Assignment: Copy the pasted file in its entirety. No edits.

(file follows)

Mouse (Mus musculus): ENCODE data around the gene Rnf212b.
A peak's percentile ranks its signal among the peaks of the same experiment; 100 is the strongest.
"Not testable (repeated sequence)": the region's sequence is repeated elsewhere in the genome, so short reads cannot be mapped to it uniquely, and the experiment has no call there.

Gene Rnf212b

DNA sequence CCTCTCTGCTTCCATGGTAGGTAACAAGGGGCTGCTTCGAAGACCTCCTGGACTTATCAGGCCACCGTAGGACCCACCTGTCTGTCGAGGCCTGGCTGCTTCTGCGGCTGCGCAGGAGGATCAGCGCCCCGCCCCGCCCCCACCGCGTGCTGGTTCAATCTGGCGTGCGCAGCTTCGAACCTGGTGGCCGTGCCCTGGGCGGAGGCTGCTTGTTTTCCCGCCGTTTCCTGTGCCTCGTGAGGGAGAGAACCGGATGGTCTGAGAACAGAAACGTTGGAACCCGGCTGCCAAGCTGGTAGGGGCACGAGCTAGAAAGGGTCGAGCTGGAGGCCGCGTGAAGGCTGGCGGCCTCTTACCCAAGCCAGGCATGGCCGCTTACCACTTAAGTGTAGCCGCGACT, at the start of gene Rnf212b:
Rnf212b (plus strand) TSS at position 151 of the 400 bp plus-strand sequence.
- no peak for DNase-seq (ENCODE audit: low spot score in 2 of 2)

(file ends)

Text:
Mouse (Mus musculus): ENCODE data around the gene Rnf212b.
A peak's percentile ranks its signal among the peaks of the same experiment; 100 is the strongest.
"Not testable (repeated sequence)": the region's sequence is repeated elsewhere in the genome, so short reads cannot be mapped to it uniquely, and the experiment has no call there.

Gene Rnf212b

DNA sequence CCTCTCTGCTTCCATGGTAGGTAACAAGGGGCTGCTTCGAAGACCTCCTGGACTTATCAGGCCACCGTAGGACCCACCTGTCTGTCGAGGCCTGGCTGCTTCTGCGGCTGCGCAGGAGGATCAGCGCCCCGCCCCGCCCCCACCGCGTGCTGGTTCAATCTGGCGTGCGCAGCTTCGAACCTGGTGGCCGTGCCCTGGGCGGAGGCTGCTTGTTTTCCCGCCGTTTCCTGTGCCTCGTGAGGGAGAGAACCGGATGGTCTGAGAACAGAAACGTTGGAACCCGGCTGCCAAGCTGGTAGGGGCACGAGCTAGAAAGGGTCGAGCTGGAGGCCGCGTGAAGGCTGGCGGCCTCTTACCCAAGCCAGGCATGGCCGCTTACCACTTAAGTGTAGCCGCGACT, at the start of gene Rnf212b:
Rnf212b (plus strand) TSS at position 151 of the 400 bp plus-strand sequence.
- no peak for DNase-seq (ENCODE audit: low spot score in 2 of 2)